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Low End Theory to give free performance at CFAC as part of Th3
The Community Folk Art Center (CFAC) presents a concert of original music by Mwata Bowden’s Low End Theory, featuring Paul Steinbeck, assistant professor of musicology in the Department of African American Studies in The College of Arts and Sciences, and percussionist Thurman Barker. The concert, “Creating Culture,” will take place Thursday, April 19, from 6:30-8:30 p.m. at the Community Folk Art Center (805 E. Genesee St.). Admission is free and the concert is part of Third Thursday (Th3). For more information, call 315-442-2230 or email firstname.lastname@example.org.
Steinbeck is a bassist/improviser/composer whose original music reflects his experience playing everything from free jazz to hip-hop. His third recording as leader, “Sun Set” (Engine e022, 2007), is an impressive artistic statement that blends adventurous collective improvisation and a range of musical styles, from R&B and gospel to expressive, coloristic percussion pieces.
Steinbeck performs in the United States and internationally with several groups—his new experimental ensemble, THUMP; the Low End Theory with former Association for the Advancement of Creative Musicians President Mwata Bowden; and a French-American quintet with saxophonist Pierrick Menuau.
Barker began his professional career at the age of 16 playing for blues singer Mighty Joe Young. Classically trained at the American Conservatory of Music, his reputation as a drummer grew quickly. He has played backup for Billy Eckstein, Marvin Gaye, Bette Midler and Vicki Carr. He was the house drummer at the Schubert Theatre in Chicago for 10 years, where he played for national touring companies in “Hair,” “The Wiz,” “The Me Nobody Knows,” “Promises, Promises,” “1776,” “Bubblin’ Brown Sugar,” “Raisin in the Sun,” “Grease,” “One Mo’ Time” and “Ain’t Misbehavin’.”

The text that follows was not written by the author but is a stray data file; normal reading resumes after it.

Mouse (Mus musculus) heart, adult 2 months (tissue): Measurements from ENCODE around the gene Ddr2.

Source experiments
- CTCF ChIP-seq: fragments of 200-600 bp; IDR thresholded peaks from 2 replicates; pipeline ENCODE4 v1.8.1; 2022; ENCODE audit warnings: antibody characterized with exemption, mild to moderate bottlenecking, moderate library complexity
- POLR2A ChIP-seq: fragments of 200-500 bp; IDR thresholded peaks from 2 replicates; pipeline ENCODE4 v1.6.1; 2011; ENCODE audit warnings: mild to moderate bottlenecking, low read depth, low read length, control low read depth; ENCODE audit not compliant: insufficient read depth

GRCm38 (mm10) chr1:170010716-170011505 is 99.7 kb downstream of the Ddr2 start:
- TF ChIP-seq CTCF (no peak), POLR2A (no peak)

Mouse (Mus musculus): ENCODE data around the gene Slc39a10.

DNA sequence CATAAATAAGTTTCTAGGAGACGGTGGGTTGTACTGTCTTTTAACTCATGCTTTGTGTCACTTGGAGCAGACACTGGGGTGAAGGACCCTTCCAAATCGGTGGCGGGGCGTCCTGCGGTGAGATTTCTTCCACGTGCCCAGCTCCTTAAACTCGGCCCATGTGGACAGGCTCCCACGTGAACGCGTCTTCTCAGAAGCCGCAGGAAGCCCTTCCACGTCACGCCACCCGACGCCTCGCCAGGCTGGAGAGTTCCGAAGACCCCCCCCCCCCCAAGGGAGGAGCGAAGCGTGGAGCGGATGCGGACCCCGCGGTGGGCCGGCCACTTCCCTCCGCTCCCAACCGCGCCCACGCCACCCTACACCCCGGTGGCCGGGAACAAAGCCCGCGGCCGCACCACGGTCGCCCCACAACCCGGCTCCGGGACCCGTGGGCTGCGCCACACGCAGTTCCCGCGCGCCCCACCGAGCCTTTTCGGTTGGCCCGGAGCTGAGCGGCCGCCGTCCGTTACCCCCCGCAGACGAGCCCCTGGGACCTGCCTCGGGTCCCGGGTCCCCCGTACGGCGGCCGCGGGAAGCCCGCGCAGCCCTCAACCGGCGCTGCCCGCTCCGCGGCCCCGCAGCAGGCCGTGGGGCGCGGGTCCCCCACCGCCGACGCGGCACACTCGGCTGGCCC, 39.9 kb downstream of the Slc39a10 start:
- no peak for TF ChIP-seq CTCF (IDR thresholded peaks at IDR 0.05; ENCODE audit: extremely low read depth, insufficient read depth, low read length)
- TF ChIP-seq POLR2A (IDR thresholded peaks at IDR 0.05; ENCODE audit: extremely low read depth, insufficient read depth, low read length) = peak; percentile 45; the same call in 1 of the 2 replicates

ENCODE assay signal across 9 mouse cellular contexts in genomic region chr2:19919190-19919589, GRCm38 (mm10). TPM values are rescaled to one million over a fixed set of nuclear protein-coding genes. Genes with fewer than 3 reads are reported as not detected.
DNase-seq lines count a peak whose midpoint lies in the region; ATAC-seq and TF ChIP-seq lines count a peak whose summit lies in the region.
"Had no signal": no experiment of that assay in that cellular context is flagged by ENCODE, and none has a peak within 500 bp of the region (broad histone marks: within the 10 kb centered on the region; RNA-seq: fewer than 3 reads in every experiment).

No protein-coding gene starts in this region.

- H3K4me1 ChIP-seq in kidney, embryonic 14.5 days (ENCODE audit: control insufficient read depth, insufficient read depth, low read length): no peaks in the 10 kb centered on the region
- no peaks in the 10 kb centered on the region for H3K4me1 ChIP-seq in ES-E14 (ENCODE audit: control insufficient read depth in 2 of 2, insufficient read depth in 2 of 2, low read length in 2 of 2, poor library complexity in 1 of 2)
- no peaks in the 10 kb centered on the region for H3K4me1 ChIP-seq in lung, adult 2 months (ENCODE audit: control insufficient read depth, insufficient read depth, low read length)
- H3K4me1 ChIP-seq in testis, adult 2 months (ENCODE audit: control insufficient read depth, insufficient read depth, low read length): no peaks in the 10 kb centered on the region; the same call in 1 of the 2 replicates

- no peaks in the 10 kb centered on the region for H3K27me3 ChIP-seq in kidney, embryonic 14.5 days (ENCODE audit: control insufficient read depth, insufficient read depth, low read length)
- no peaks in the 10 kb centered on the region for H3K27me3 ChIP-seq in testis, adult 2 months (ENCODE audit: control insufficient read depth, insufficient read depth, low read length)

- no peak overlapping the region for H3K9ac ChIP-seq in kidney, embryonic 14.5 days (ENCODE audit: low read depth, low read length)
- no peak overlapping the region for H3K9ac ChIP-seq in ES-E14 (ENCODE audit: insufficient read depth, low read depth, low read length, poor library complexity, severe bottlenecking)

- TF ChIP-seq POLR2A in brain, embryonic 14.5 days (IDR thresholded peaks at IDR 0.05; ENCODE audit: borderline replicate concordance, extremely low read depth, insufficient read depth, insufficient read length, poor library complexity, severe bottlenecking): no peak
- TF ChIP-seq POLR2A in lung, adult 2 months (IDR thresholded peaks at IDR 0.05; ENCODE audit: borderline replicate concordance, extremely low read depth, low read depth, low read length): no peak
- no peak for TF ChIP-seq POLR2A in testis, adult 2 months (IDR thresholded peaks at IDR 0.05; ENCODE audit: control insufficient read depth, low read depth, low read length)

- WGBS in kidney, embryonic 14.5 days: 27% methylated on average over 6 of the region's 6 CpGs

Barker is a charter member of AACM and has performed and is known worldwide. He has recorded with Cecil Taylor, Muhal Richard Abrams, Amina Claudine Meyers, Anthony Braxton, Roscoe Mitchell, Sam Rivers, Billy Bang, Joseph Jarman and Henry Threadgill. He has taught and developed the jazz program at Bard College since 1993, and is an associate professor of jazz studies there.
A native of Memphis, Bowden attended Chicago’s DuSable High School, where he studied music with the legendary Captain Walter Dyett, and later at Chicago’s American Conservatory of Music, and before touring with the rhythm and blues group the Chi-Lites. In 1974, he became active in Chicago’s AACM, playing with the AACM Big Band with Muhal Richard Abrams and others. He plays the family of clarinets, tenor and baritone saxophones, as well as the flute and the didjeridu. He has performed at jazz and blues festivals throughout Chicago and around the world.
Bowden has received the Outstanding Artist Service Award for dedication to children through music, recognition in Downbeat magazine’s annual Critic’s Poll from 1990 to 2003, and the 1994 Arts Midwest Jazz Masters Award. His Sound Spectrum strives to reflect the energy and musical heritage of Chicago as well as the ongoing legacy of great black music.